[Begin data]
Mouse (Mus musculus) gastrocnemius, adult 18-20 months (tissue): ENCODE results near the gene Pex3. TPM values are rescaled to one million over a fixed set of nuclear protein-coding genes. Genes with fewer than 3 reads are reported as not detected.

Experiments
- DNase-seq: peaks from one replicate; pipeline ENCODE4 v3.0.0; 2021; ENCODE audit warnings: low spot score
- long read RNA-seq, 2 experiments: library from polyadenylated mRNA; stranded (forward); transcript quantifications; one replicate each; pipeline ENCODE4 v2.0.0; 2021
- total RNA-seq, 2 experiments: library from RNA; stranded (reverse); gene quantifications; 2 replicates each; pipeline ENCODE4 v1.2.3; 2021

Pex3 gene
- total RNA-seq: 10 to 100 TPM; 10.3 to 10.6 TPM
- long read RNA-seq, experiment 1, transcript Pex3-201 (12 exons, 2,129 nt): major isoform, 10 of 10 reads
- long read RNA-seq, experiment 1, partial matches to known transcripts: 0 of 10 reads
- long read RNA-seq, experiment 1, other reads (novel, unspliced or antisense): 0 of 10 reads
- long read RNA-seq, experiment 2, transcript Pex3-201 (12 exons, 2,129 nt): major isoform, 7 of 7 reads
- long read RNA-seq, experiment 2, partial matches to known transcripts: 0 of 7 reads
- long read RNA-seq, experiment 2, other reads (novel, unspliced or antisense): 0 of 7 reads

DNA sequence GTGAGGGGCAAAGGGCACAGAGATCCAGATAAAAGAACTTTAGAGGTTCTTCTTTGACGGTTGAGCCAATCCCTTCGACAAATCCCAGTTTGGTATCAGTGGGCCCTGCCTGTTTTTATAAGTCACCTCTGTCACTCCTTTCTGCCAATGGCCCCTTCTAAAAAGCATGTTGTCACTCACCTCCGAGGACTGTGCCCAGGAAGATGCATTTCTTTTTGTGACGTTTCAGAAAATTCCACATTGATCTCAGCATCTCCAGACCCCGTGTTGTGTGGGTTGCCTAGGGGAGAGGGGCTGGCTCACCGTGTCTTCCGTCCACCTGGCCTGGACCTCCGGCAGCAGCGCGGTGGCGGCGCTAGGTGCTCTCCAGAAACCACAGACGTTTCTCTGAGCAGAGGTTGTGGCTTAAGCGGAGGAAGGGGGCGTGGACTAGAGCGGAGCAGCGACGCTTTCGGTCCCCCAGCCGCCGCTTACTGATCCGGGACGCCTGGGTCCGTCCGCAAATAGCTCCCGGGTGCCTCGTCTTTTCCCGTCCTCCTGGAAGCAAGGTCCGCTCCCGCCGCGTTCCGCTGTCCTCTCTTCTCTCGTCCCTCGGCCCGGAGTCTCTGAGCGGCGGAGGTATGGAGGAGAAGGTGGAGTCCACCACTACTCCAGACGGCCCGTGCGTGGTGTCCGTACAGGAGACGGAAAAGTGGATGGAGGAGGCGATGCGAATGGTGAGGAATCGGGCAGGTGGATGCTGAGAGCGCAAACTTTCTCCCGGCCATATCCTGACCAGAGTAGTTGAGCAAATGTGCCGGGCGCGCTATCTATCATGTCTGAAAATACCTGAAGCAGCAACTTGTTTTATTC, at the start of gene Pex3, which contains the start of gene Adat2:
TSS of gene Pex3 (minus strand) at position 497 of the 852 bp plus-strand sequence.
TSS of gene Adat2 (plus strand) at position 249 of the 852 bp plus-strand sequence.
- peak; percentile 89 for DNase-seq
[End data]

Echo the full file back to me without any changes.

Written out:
Mouse (Mus musculus) gastrocnemius, adult 18-20 months (tissue): ENCODE results near the gene Pex3. TPM values are rescaled to one million over a fixed set of nuclear protein-coding genes. Genes with fewer than 3 reads are reported as not detected.

Experiments
- DNase-seq: peaks from one replicate; pipeline ENCODE4 v3.0.0; 2021; ENCODE audit warnings: low spot score
- long read RNA-seq, 2 experiments: library from polyadenylated mRNA; stranded (forward); transcript quantifications; one replicate each; pipeline ENCODE4 v2.0.0; 2021
- total RNA-seq, 2 experiments: library from RNA; stranded (reverse); gene quantifications; 2 replicates each; pipeline ENCODE4 v1.2.3; 2021

Pex3 gene
- total RNA-seq: 10 to 100 TPM; 10.3 to 10.6 TPM
- long read RNA-seq, experiment 1, transcript Pex3-201 (12 exons, 2,129 nt): major isoform, 10 of 10 reads
- long read RNA-seq, experiment 1, partial matches to known transcripts: 0 of 10 reads
- long read RNA-seq, experiment 1, other reads (novel, unspliced or antisense): 0 of 10 reads
- long read RNA-seq, experiment 2, transcript Pex3-201 (12 exons, 2,129 nt): major isoform, 7 of 7 reads
- long read RNA-seq, experiment 2, partial matches to known transcripts: 0 of 7 reads
- long read RNA-seq, experiment 2, other reads (novel, unspliced or antisense): 0 of 7 reads

DNA sequence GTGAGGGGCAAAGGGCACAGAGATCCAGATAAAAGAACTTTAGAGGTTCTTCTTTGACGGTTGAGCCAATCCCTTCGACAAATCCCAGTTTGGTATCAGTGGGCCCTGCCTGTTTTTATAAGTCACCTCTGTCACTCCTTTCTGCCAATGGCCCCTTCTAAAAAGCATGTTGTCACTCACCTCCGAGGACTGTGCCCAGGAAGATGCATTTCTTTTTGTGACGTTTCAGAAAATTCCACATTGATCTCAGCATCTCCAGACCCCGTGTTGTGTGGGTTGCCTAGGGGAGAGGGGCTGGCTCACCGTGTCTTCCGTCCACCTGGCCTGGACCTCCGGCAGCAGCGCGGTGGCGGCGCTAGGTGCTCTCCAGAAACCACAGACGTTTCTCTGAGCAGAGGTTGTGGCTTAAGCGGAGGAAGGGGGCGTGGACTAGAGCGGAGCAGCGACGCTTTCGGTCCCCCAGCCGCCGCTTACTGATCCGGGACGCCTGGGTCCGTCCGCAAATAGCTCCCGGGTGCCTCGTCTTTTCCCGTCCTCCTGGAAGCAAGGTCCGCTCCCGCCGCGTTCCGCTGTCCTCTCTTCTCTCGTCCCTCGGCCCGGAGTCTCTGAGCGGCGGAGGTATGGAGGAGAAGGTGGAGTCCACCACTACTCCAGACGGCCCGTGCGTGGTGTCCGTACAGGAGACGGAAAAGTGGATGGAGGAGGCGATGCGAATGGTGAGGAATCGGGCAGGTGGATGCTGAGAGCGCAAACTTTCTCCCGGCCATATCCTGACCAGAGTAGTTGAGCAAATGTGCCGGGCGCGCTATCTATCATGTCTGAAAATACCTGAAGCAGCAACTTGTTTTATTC, at the start of gene Pex3, which contains the start of gene Adat2:
TSS of gene Pex3 (minus strand) at position 497 of the 852 bp plus-strand sequence.
TSS of gene Adat2 (plus strand) at position 249 of the 852 bp plus-strand sequence.
- peak; percentile 89 for DNase-seq